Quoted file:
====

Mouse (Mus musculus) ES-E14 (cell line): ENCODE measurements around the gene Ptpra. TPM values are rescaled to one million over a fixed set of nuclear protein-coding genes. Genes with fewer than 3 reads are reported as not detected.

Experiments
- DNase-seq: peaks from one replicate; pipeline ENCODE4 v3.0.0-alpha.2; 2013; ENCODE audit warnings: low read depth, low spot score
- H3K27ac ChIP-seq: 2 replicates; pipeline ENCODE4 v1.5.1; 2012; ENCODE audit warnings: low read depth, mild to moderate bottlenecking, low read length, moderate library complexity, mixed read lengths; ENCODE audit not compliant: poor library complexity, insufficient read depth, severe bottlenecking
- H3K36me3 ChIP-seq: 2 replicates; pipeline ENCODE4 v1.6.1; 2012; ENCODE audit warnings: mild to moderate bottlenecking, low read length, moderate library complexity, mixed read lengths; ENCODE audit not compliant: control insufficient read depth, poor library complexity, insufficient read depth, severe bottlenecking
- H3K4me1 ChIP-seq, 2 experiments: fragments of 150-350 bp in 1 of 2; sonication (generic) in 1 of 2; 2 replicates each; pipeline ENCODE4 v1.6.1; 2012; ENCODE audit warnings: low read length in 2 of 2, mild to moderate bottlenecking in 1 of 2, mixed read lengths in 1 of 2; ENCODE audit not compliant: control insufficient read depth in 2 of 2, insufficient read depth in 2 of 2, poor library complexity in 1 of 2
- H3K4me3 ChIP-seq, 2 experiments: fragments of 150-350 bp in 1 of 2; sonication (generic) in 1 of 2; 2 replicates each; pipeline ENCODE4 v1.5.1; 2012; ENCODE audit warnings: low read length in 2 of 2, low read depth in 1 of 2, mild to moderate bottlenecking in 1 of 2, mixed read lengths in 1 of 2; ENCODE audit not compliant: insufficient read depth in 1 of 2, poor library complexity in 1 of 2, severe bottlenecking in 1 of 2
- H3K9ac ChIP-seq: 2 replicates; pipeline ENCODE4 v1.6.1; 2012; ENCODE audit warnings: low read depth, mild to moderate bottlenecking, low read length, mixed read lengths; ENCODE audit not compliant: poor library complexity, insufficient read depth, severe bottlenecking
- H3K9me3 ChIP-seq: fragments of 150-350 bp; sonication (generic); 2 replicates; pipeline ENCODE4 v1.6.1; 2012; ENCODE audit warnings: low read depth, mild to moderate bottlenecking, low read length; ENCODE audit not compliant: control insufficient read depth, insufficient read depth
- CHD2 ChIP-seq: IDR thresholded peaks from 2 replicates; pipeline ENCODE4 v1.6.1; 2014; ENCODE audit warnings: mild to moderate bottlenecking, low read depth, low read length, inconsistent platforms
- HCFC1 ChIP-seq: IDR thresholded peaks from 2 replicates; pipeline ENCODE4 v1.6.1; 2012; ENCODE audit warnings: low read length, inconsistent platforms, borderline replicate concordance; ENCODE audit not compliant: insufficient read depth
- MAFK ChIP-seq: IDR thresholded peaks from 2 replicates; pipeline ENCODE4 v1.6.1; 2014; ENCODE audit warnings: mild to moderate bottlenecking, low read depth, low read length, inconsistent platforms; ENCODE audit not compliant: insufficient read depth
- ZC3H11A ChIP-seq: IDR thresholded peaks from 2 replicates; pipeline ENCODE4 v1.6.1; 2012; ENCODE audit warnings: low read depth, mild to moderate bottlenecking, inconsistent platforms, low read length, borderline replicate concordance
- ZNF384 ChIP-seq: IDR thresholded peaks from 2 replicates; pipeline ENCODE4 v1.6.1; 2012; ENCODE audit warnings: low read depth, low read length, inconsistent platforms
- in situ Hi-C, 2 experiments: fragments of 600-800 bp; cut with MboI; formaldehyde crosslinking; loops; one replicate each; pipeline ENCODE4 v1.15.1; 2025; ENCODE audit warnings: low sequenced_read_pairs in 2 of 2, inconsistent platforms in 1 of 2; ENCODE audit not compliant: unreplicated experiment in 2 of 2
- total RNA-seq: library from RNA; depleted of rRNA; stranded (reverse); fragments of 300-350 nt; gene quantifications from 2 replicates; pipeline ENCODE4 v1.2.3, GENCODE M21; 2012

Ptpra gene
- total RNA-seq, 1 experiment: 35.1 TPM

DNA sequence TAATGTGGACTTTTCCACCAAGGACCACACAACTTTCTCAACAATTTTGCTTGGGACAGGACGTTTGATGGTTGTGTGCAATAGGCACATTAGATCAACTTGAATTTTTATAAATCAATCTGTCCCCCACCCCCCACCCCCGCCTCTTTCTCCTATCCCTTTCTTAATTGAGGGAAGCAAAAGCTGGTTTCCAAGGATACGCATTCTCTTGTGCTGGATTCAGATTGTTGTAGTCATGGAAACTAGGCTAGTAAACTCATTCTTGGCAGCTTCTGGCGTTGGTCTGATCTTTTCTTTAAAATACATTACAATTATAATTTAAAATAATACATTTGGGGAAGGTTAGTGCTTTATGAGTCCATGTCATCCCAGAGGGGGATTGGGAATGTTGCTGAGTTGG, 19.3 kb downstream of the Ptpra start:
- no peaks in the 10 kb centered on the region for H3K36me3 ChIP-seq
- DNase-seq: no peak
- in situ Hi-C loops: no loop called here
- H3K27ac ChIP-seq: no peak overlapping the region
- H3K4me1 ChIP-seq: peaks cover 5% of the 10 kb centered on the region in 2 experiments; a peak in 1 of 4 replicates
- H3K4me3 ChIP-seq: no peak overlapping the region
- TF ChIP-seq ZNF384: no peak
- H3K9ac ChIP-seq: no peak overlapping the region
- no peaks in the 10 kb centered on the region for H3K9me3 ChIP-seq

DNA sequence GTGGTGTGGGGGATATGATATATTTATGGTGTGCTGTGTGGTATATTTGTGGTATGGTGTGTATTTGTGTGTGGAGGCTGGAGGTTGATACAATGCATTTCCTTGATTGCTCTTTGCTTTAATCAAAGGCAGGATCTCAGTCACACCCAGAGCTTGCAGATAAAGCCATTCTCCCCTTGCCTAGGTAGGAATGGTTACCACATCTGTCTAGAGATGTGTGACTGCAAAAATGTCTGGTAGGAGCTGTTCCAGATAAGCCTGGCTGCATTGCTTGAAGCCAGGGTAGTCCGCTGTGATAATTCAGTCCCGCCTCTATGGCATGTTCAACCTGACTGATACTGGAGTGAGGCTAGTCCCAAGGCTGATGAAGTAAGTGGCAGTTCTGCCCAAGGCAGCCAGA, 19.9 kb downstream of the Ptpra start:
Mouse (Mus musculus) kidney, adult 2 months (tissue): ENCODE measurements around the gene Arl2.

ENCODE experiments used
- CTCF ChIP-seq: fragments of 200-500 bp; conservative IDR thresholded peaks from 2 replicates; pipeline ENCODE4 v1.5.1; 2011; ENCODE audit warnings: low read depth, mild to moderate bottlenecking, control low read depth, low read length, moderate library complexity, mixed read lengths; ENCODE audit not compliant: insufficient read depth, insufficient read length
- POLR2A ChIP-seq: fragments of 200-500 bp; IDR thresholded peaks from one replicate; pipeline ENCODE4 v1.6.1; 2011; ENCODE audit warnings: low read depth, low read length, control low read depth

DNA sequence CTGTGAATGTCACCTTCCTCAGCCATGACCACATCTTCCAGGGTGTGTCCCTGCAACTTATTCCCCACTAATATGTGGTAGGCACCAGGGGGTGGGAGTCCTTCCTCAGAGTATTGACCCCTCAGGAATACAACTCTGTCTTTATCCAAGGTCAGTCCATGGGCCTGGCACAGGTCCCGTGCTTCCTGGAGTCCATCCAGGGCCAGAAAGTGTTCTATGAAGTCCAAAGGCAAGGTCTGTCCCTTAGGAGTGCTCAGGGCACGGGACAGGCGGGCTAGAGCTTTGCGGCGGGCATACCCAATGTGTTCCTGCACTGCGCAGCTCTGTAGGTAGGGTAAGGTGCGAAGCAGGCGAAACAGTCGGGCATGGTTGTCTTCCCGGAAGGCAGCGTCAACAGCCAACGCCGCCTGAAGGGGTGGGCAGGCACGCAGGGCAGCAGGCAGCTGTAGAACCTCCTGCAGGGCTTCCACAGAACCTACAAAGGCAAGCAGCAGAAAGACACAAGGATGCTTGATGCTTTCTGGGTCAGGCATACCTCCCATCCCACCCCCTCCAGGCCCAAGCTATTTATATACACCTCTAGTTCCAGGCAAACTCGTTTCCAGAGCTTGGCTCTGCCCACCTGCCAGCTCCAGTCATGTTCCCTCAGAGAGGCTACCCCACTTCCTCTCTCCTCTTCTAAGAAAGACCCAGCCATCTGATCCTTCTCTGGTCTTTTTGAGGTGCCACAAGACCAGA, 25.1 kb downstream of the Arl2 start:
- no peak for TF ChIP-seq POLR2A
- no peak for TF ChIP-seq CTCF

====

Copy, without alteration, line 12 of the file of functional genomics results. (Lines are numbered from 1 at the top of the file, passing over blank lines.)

- MAFK ChIP-seq: IDR thresholded peaks from 2 replicates; pipeline ENCODE4 v1.6.1; 2014; ENCODE audit warnings: mild to moderate bottlenecking, low read depth, low read length, inconsistent platforms; ENCODE audit not compliant: insufficient read depth